43. AAI pulled it off! In spite of a morning of very ominous looking web cam shots, and high winds. Everyone is safe and back in the south Col.. how awesome is that.. no mention of the Lhotse double 8000m attempt, although from what I understand the ropes are already fixed. We’ll have to wait and see.

  44. can you kindly tell me who these independent climbers are? Their Nationality? If possible.

    1. Marc, Arnold posted a voice update from South Col saying they were going up tonight but nothing more

  45. As time goes by I wonder if Himex Climbers might think they have choosen the “wrong-operator”?

    1. Read Joe Martinet’s latest blog post for at least one answer to that question.

    2. Also, it isn’t over yet.. there’s another summit window, and after that it takes a relative long time for the Sherpas to finish clearing the mountain, which was at least half of Russel Brice’s concern regarding his decision (if not most of it). Many many more trips through the icefall yet to come. So it’s a little early to decide if lives were saved or not by his decision.

  46. Hi Alan
    Rob Casserleys team, Matthew, Mollie, Becky, Valerie and Rich successfully reached the summit, sounds like they did not spend too long at the top due to the pick up of high winds. They are now resting at Camp 4 and will continue their descent tomorrow.
    Congratulations to all and thank you to Rob and Henry for obviously taking such good care of this young brave team, they will have a lifetime of memories of this wonderful journey.
    Thanks Alan for your great site.

  47. Hello Alan,
    The most informative spot I surfed today and last night to get an understanding of what is going on this year on Everest summit bids.
    What does H mean in your table?
    I understand Nathalie Fortin (Québec) summited around noon with Namgel sherpa, Paul Goughy (England) and Lakpa sherpa, they have been safely back at C4 around 18h15 climbing with Gabriel Filippi expedition (I don’t know under what name they are registered. Pierre Leroy the last climbing member of that group turned back at 8600m (under south summit) and is also safe in C4.

  48. All eyes on Alpine Ascents… leaving SC in a few hours for Everest summit. and then, within 24hrs, the double summit attempt for Lhotse is still on (based on latest update from AAI’s website). Way to go Leanna and dad.. I hope the weather holds and am rooting for you!

    Am glad everyone during this window, so far, is safe.

  49. Alan,

    (A couple of minutes ago) Finally the confirmation of Summit Success for Ueli Steck (his website) and his climbing friend Tenzing without using oxygen.. Same date National Geographic ( Blog on Everest) had also a very interesting article ” To Os or Not to Os ” (Dispatch #39 from the roof of the world, May 18, 2012).
    You probably as I, respect / admire every safe climb up and down Everest, with or sans Os (Is that also the reason why you don’t mention any difference in your ‘table overview’ above ?).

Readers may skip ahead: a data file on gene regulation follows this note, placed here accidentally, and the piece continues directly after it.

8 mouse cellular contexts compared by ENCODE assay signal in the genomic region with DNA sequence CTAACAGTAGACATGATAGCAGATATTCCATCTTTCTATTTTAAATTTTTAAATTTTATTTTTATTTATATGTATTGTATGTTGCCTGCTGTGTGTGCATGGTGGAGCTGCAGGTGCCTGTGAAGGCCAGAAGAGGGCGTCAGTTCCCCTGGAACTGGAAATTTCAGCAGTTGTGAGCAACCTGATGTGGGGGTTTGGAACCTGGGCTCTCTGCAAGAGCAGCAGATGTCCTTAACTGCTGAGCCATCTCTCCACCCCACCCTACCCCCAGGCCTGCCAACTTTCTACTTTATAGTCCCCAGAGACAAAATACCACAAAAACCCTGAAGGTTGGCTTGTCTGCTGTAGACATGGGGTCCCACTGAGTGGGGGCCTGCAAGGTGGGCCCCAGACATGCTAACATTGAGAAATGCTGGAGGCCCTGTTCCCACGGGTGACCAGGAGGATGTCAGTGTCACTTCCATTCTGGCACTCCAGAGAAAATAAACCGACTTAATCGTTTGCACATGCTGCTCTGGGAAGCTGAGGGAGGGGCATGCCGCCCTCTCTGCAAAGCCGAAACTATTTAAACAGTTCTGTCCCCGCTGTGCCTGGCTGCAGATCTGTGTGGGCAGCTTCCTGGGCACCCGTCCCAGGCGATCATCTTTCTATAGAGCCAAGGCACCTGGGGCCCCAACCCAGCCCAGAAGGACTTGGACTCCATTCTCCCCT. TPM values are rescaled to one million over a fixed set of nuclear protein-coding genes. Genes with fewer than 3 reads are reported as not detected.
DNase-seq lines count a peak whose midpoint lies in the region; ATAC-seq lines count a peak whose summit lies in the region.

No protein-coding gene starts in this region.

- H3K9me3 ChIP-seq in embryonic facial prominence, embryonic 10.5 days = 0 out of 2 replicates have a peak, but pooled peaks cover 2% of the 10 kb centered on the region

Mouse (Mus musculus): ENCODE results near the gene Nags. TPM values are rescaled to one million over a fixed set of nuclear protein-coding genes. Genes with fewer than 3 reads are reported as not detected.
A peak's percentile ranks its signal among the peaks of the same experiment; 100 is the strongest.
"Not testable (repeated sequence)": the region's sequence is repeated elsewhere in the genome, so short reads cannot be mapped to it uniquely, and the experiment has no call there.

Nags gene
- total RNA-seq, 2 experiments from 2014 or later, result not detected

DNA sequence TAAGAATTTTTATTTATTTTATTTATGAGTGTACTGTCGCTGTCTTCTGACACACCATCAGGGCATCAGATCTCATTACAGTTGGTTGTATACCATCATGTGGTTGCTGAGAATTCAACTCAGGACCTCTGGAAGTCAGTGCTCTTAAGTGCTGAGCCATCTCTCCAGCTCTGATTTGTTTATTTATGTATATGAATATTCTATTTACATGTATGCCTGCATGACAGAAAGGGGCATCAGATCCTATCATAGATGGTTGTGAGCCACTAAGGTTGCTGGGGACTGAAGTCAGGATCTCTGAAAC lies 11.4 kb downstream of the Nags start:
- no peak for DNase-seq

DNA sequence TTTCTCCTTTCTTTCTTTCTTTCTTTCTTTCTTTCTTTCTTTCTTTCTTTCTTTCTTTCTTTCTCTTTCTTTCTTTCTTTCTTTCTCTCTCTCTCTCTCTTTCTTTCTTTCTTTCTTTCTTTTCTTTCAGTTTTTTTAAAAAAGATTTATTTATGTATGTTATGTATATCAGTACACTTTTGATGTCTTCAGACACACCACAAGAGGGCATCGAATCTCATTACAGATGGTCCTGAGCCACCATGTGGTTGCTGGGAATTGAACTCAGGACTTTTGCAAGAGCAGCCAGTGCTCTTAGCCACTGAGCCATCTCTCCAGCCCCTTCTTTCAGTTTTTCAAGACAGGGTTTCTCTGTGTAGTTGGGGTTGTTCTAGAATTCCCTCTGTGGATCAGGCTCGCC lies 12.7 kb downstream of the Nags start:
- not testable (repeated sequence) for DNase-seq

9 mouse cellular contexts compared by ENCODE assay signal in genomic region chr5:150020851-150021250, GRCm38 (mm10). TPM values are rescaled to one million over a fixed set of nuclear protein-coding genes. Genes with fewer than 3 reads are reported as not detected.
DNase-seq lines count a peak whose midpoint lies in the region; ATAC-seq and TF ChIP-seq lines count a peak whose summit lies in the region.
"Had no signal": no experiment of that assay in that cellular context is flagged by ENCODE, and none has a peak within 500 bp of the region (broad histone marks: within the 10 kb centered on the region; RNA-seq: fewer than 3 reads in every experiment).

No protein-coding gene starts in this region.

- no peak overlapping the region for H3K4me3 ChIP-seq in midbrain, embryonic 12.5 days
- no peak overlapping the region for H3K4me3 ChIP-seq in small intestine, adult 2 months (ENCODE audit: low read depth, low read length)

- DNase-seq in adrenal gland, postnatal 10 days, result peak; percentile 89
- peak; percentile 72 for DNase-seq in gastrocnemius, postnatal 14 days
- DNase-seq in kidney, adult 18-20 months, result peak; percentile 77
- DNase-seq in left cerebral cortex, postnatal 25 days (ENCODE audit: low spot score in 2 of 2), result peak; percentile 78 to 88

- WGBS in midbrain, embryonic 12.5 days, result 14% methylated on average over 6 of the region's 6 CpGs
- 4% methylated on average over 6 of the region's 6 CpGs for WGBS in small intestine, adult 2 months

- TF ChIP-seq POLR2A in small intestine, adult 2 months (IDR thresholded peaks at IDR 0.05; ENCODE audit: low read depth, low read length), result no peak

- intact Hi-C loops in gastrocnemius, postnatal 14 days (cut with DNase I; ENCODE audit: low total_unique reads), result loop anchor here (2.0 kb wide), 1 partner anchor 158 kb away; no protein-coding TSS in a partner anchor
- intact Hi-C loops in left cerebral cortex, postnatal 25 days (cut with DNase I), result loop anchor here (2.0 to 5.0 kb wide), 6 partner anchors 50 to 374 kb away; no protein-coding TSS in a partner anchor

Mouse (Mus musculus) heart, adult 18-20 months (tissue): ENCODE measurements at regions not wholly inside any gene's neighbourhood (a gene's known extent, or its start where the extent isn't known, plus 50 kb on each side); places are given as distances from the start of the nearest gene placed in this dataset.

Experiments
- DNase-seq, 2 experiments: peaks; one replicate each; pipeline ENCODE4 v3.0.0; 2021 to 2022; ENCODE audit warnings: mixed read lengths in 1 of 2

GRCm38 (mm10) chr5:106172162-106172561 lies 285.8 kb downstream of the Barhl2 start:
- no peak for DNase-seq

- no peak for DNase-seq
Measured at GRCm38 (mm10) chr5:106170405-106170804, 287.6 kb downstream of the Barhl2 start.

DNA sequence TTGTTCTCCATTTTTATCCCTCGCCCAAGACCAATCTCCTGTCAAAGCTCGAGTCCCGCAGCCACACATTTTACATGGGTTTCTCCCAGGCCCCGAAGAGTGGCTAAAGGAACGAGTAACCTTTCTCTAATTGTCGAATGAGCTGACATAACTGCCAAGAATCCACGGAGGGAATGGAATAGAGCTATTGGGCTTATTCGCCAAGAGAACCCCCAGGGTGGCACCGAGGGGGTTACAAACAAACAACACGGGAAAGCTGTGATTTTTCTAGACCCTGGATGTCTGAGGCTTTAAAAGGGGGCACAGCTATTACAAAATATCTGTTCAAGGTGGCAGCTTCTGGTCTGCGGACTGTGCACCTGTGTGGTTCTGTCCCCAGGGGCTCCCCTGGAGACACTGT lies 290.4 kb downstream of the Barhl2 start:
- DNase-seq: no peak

Still, it remains a remarkable human achievement…are they the only ones so far this year, according to your knowledge/experience/connections out there ?

    Thanks for your great insights,

  50. Alan,
    You mentioned in 18th Mays report that 29 summits were made uptil 1.30P.M. This includes 10 chilean climbers& 10 sherpas & Ueli Stuck. Who are the other eight persons. Further You have mentioned in 19th Mays early report about total 50 summits. Hoever you also did mention That 15 from Adventure Consltants,22 from IMG, 15* from Peak Freaks & S2/Windhorse 4 summitted on 19th. .This all together doesn’t make 50 .Will you clarify. Yesterday you also confirmed that about 150-200 climbers & sherpas were waiting in South col for summitting. Then why so little people did summit today.

    1. Please, I estimate some of the summits but also do not track and list every single person – simply impossible. On May 18, that number included the Sherpas fixing the line to the summit. The normal reporting practice is once the team summits, they report the results to the Nepal Ministry of Tourism and they eventually publish a press release or report – this can take days or months for the official report. Hopefully the team you are interested in will publish something through their hometown press if/when they summit.

  51. Thank you for the updates you provide. I am watching the progress of SMI aka Sierra Mountaineering- Kurt. Fred and Kancha Nauru Sherpa as well as all the climbers.

  52. IMG is reporting 11 climbers and 11 sherpas descending from the summit including Kurt Wedberg and fred Simmons from SMI.

  53. There are 4 climbers from s2 mountaineering/wind horse heading to the top. They left camp 4 around 10 pm. We expect a sat call from them any time. Climbers are from Utah and Colorado. Thanks for the updates–pretty heady stuff!

  54. Looks like a beautiful day on top for a summit morning. Keep wishing for clear conditions and a safe return for everyone.

      1. Do you think AAI is going to be cutting it a little close for this first window by leaving a day later for the top?

  55. Desperately looking for info on where the pune team is as of now… will be grateful if any news could be given


  56. Did the Chilean team go with/behind the rope fixing team? As the ropes are fixed last night I might believe that?

    1. I believe the 13:50 time quoted was local Chile time for their summit and they actually summited around 11:30AM Nepal time and the rope team summited at 1:30PM, Nepal time. But all of this could be wrong. We will have to wait for the Chilean team to confirm if they used ropes from the Balcony to summit or not.

      Update: As more information comes out it seems the Chilean team and the Sherpas fixing the rope basically summited together as shown by this audio post on the Chilean team site: The Sherpas who rigged rodrigojordan route give me the top …. sample of his infinite generosity and humility

  57. Alan,